A case of cognitive dissonance?
Sometimes people hold a core belief that is very strong. When they are presented with evidence that works against that belief, the new evidence cannot be accepted. It would create a feeling that is extremely uncomfortable, called cognitive dissonance. And because it is so important to protect the core belief, they will rationalize, ignore and even deny anything that doesn’t fit in with the core belief.
Frantz Fanon Black Skin, White Masks 1952
The Theory of Cognitive Dissonance was further developed by American psychologist Leon Festinger and published in 1957. Festinger suggested that we all strive to maintain consistency in our attitudes, beliefs and behaviours. That when there is an inconsistency we find this unpleasant and fall into a state of cognitive dissonance. In order to correct this tension we will automatically try to reduce or eliminate the inconsistencies. One way to do this is, as Fanon observed, to deny any evidence that does not fit with our existing belief or opinion.
We also know from experiments that people preference information that confirms an existing belief. This is known as confirmation bias and is the tendency to search, interpret and recall information that confirms a belief that we already hold. Of course academic work relies on evidence to support or dismiss theoretical interpretations. The problem when dealing with an ancient culture that no longer exists in its original form is that the evidence upon which we base our knowledge is extremely limited. Furthermore, we are influenced by our own identity, our view of the world, and how we learned about that culture. These issues can be magnified if that culture is studied in isolation, as is often the case with Egyptology.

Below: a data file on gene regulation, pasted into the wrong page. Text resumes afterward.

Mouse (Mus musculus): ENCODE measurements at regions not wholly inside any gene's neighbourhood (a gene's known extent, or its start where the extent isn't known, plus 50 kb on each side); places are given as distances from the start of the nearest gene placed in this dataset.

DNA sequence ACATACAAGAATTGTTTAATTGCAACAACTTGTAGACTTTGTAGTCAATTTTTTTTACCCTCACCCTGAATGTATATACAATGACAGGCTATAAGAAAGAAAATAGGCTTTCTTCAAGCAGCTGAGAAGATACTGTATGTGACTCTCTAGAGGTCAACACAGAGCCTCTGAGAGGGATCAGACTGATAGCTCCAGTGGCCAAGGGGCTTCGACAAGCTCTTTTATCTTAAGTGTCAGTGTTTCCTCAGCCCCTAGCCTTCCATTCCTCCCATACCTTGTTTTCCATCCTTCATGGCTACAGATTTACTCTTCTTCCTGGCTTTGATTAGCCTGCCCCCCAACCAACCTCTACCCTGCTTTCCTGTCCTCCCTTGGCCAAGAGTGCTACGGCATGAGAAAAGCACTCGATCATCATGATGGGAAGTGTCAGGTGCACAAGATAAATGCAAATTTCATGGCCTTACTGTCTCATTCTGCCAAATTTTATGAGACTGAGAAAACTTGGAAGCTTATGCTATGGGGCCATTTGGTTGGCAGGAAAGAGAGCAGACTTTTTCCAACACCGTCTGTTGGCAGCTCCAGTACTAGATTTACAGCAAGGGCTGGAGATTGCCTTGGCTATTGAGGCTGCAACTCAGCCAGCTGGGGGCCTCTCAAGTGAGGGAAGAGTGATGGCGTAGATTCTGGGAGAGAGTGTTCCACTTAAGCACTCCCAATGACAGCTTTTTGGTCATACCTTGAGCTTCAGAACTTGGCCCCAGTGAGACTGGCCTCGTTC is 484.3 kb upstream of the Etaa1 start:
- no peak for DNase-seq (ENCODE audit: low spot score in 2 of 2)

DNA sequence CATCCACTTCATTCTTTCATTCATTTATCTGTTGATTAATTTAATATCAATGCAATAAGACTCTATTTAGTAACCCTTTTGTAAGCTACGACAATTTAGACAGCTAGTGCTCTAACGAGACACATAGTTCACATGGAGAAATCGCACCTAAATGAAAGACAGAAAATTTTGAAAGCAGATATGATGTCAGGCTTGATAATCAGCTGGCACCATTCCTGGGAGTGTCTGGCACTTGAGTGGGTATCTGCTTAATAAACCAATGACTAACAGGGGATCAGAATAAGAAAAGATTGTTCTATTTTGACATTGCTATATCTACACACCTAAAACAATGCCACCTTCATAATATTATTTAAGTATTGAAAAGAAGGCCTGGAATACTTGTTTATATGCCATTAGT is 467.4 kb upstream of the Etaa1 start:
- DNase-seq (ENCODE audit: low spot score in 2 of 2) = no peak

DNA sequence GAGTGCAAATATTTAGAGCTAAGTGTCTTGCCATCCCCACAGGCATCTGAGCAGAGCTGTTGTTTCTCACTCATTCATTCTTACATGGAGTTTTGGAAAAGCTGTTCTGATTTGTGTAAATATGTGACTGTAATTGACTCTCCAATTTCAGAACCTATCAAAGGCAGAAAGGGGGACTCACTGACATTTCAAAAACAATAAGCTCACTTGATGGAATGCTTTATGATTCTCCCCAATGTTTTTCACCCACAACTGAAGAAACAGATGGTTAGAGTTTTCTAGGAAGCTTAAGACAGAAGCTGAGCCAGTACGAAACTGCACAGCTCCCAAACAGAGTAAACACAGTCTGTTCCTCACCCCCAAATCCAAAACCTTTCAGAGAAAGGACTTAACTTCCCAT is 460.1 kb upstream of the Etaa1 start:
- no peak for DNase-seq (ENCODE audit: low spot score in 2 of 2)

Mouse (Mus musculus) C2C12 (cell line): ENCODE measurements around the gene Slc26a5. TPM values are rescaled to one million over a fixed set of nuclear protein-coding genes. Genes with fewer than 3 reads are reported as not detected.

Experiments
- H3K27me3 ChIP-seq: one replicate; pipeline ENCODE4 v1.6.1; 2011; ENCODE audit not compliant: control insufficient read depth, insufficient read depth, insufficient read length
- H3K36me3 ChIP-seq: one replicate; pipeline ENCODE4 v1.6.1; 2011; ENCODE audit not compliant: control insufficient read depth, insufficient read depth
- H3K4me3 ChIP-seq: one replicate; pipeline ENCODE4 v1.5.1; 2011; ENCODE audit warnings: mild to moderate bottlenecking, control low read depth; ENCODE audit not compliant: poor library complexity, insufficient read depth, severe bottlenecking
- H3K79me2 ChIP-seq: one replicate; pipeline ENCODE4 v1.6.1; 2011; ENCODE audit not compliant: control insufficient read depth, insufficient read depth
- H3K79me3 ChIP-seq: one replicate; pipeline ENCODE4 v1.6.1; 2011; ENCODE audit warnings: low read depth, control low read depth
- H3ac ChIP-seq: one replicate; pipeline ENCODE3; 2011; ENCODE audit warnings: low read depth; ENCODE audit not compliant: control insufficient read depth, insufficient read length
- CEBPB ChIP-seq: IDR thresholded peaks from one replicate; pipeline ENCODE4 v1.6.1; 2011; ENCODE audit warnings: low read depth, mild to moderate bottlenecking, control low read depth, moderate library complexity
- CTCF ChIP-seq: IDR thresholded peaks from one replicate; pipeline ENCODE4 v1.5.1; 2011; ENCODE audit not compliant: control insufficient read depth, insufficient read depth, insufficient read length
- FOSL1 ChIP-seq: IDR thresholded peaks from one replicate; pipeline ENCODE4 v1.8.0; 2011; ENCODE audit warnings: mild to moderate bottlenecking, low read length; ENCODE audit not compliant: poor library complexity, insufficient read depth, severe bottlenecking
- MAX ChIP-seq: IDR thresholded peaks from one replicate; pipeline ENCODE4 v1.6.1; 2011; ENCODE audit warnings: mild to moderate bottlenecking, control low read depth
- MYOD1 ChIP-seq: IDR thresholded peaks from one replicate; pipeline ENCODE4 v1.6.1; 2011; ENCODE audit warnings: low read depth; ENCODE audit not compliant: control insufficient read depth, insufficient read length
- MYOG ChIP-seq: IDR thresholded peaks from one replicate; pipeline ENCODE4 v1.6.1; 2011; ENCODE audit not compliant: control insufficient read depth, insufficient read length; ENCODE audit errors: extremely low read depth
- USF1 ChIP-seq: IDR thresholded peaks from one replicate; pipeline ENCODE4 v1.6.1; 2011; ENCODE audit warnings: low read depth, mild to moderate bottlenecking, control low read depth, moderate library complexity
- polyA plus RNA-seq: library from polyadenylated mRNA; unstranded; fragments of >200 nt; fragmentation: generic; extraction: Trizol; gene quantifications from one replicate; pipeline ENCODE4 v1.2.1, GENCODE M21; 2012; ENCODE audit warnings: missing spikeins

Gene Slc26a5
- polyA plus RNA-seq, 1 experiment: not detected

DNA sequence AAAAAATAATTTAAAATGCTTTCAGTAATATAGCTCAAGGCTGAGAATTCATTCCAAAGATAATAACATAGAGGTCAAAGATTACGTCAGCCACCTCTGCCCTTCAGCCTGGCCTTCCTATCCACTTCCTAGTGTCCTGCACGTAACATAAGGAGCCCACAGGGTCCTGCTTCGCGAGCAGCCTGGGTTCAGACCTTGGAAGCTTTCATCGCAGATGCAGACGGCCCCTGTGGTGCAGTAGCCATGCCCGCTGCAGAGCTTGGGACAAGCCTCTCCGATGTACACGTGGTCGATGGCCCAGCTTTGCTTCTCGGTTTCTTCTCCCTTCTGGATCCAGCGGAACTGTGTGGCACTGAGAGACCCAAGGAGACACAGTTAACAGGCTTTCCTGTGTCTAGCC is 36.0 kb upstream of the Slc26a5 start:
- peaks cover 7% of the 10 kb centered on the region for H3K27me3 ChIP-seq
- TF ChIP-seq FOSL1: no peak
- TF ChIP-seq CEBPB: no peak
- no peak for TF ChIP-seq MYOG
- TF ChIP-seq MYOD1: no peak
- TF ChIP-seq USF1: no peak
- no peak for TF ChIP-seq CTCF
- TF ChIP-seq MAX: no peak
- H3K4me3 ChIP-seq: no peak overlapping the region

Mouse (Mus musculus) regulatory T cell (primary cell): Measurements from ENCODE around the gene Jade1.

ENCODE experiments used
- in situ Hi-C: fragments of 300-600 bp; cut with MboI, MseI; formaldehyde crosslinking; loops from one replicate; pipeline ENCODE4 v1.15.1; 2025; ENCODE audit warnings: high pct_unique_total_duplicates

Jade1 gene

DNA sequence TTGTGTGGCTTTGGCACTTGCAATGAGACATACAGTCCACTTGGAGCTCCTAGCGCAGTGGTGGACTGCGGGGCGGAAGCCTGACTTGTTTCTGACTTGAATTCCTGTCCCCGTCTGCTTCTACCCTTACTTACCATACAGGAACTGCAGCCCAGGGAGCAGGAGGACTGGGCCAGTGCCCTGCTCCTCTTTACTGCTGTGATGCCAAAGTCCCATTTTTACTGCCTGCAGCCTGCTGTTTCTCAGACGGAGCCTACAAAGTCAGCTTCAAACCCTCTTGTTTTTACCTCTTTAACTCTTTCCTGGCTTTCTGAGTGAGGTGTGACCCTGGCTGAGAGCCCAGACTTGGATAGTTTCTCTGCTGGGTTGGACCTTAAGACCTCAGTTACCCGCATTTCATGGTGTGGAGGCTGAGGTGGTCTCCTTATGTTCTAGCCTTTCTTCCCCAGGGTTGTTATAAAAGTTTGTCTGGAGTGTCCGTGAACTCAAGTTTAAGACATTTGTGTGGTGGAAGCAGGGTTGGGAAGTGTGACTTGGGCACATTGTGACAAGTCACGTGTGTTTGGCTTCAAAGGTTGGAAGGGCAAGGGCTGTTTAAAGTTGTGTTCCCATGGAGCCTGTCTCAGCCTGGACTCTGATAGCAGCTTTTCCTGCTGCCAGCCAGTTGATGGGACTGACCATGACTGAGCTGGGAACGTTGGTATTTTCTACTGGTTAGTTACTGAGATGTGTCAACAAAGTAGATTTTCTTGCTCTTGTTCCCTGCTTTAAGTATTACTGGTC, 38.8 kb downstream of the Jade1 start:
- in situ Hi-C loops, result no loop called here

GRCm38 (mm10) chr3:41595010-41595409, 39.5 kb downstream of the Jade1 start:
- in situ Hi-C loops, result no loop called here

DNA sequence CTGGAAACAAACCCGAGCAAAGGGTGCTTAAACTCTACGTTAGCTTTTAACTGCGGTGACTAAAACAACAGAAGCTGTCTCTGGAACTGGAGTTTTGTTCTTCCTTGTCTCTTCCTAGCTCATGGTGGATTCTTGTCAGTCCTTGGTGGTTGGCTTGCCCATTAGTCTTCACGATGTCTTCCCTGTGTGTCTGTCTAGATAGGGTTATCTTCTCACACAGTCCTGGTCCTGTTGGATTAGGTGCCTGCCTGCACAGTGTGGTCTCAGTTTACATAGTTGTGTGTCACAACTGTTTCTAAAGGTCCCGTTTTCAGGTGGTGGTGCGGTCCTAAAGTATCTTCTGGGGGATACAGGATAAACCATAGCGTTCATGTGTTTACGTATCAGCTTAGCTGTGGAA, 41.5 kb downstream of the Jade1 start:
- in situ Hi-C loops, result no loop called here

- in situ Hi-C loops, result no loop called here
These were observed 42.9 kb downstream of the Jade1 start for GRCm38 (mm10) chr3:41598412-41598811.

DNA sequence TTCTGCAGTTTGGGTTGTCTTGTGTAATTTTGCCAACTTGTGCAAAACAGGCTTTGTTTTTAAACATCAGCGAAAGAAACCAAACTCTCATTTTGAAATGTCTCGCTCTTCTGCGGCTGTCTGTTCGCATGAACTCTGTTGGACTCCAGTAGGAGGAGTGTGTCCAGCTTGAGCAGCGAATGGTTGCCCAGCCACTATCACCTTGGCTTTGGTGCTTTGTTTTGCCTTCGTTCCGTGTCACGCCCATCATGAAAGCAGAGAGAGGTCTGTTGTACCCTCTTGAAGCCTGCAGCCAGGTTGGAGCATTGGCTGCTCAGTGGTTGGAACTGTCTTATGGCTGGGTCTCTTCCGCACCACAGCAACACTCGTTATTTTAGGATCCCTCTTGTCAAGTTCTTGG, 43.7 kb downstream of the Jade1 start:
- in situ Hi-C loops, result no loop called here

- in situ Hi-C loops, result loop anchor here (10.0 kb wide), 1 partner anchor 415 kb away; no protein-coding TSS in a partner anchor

Interpreting Ancient Egypt
I am often asked by people of both African and European descent why I view Ancient Egypt as an African culture. The inference being that as a White academic I must have a personal reason for choosing to undertake research from an African-focused perspective.
The answer is pretty simple. I view Egypt as African because this was how the ancient culture was first introduced to me: through the eyes of Greek and Roman artists, philosophers and writers. And more recently my work on other African cultures has presented further evidence that an African framework is the most sensible one in which to view Ancient Egypt prior to the first millennium BCE.
I am certainly not unique amongst UK Egyptologists in seeing Ancient Egypt this way. A number of museums in the England promote Ancient Egypt as African in terms of its geography, and its indigenous population and culture. The World Museum, which is part of the National Museums Liverpool, used an actor of African descent to play the part of a King in its educational films (see above). As I write, their Egyptian galleries are currently closed for renovation. The Petrie Museum of Egyptian and Sudanese Archaeology in London regularly holds events that explore Ancient Egypt alongside other African cultures. And the Fitzwilliam Museum has a dedicated on-line Virtual Kemet Gallery that I developed during my time there as a curator, as part of community-focused project.